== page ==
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Never Cross an Angry, Drunken Horde of Taylor Swift Fans & Lindsay Lohan Dined and Dashed In Greece

By Vivian Kane | Pajiba Love | August 13, 2015 |

By Vivian Kane | Pajiba Love | August 13, 2015 |

Kristen Stewart looks like she’s playing both roles in a Freaky Friday remake. This outfit is very Hot Topic Goth At a Board Meeting. (Go Fug Yourself)

Dustin has some insight into the maddening and fairly arbitrary process by which a movie’s writing credit is assigned. (Uproxx)

Lindsay Lohan dined and dashed on a $1,300 bill at a restaurant in Mykonos. I wish this were even a little bit surprising. (Celebitchy)

Turns out, while a Kim Kardashian social media plug might raise the profile of your herbal drug, it can also attract the attention of the FDA. Oopsie. (HealthNewsReview)

A bunch of crazed, drunk, and, from the sound of it, racist Taylor Swift fans terrorized a New York wine bar. Apparently the owner thought it was acceptable to only play TWO Swift songs in a night and then switch to other music. They did not agree, and showed their anger the only way they know how: with sidewalk chalk. (DListed)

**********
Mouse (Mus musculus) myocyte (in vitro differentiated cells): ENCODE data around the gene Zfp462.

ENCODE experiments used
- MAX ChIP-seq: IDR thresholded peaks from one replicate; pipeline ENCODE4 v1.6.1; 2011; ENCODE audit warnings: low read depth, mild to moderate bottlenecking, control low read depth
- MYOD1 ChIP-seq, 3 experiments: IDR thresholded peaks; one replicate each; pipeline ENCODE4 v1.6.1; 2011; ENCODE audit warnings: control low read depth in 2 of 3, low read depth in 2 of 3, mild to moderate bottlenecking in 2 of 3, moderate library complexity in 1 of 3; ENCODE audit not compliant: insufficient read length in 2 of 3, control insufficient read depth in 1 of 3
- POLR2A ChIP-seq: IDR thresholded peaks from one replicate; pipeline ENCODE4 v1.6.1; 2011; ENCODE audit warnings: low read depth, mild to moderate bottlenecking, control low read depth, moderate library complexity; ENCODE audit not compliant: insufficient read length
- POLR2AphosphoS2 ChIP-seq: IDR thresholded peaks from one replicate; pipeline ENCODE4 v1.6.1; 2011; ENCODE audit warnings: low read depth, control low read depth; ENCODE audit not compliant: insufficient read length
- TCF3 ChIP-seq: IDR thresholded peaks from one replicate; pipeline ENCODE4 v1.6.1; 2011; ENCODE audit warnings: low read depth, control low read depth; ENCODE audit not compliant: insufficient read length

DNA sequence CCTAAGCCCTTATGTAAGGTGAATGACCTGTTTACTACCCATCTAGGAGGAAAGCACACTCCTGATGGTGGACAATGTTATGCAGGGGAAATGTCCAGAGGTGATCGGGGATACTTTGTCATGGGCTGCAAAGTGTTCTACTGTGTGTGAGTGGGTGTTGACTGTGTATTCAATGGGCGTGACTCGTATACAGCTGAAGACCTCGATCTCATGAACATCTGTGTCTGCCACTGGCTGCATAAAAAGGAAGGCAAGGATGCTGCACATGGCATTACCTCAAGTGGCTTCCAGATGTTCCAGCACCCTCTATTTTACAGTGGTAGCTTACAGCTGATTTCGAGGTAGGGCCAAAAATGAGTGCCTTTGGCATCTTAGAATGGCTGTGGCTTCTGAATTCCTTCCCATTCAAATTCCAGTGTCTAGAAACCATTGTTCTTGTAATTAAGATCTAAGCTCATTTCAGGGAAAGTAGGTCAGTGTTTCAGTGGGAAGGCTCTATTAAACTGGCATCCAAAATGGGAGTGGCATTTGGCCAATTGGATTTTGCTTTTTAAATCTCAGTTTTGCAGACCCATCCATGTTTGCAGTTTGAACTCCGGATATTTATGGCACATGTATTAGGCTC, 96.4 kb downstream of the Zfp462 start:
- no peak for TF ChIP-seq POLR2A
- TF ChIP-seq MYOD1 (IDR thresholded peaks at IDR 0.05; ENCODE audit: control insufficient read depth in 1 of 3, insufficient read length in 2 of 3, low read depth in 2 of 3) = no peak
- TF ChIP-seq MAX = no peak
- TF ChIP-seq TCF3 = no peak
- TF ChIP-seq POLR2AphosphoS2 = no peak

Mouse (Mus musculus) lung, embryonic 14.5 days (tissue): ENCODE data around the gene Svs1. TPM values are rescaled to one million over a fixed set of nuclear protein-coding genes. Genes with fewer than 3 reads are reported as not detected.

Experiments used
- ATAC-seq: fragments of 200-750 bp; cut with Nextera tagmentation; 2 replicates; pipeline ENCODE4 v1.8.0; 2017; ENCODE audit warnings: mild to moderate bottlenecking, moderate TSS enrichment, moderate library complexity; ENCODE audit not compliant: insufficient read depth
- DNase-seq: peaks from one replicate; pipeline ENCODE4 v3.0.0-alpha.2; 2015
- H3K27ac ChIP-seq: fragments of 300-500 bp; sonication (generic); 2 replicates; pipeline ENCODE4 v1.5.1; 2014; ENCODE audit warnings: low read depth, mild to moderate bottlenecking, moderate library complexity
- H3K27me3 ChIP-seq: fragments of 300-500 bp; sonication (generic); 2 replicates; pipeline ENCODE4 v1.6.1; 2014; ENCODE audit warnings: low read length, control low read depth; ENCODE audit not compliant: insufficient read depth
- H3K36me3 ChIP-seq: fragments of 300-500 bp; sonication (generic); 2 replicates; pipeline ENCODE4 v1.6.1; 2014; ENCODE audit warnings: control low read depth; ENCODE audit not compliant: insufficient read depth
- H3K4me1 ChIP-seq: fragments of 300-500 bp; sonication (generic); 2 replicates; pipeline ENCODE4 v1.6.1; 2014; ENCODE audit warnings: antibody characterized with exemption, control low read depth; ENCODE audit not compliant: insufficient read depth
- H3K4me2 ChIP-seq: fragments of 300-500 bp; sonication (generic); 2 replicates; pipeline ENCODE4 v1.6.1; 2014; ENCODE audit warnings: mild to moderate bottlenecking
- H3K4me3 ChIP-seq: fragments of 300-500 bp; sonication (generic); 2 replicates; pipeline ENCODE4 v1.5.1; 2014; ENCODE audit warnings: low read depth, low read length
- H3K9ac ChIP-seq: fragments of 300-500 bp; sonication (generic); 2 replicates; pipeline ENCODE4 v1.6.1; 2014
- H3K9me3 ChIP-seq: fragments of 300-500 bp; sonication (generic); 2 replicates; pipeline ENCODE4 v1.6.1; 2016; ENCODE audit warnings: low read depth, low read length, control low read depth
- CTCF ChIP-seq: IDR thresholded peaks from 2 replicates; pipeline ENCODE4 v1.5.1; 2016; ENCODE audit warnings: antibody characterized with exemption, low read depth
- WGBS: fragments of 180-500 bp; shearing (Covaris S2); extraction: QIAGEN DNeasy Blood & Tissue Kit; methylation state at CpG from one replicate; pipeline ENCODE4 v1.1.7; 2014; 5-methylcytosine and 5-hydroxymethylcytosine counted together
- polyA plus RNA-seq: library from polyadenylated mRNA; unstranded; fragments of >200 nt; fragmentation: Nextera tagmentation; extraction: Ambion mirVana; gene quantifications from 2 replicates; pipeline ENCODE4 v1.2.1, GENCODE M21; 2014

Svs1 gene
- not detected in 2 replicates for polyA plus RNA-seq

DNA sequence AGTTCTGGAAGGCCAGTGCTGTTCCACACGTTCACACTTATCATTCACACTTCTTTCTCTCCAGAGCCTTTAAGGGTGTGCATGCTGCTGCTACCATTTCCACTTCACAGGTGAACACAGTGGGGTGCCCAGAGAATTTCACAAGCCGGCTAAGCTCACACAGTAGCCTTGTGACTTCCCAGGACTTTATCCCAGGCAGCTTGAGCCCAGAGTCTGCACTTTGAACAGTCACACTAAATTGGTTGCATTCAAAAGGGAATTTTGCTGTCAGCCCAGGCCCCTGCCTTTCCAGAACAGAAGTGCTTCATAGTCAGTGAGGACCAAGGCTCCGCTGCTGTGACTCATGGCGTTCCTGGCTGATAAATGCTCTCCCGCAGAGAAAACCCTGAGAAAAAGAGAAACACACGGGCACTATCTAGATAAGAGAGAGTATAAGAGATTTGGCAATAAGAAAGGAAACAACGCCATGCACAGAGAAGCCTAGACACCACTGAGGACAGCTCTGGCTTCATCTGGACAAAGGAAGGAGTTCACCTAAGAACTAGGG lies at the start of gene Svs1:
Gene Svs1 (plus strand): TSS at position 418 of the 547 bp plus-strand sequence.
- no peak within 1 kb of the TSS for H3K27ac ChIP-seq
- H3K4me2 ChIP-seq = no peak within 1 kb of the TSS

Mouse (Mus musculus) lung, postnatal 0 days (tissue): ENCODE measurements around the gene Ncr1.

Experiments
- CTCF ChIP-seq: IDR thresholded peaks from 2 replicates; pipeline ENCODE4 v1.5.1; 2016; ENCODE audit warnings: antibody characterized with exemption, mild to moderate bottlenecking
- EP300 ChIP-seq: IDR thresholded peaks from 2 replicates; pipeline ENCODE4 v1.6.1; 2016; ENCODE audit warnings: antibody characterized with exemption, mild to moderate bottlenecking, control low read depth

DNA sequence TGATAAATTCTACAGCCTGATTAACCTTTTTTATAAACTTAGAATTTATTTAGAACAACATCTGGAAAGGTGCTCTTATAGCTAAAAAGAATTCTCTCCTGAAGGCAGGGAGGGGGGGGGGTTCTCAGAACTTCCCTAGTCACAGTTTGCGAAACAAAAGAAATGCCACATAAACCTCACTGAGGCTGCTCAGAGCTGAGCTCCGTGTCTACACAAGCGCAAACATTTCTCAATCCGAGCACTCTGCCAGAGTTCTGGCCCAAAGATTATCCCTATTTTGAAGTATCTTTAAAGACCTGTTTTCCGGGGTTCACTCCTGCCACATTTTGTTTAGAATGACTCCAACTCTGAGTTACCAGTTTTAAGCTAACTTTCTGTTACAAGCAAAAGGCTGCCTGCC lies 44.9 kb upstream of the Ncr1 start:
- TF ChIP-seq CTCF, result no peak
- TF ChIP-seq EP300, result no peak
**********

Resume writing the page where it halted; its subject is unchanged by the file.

This recap of the most important scenes from Fantastic Four may not be the most accurate retelling in terms of plot, which is, obviously, for the best. (io9)

Three new women came forward with allegations towards Bill Cosby this week. The details they shared during a press conference are— just so you’re warned— horrific. (The Wrap)

A courtroom sketch artist apologized to Tom Brady for not drawing him attractive enough. (NYT)

Do video games have too much action and not enough philosophical musings for your taste? Meet Ennuigi. It’s Luigi minus that philistine Mario, plus cigarettes and deep thoughts. (Ennuigi)

This is brilliant: If The Babysitters Club Had Pinterest. (Throwback)

The Vagrants by Yiyun Li has got to be one of the grimmest novels Cannonballer Valyruh read this year, and yet it is a book she wouldn’t hesitate to recommend. The author’s talent for telling short stories shines in this novel set in post-Mao China, and it reads almost like a series of independent vignettes, but which all ultimately cross paths in a chilling ending. (Cannonball Read 7)

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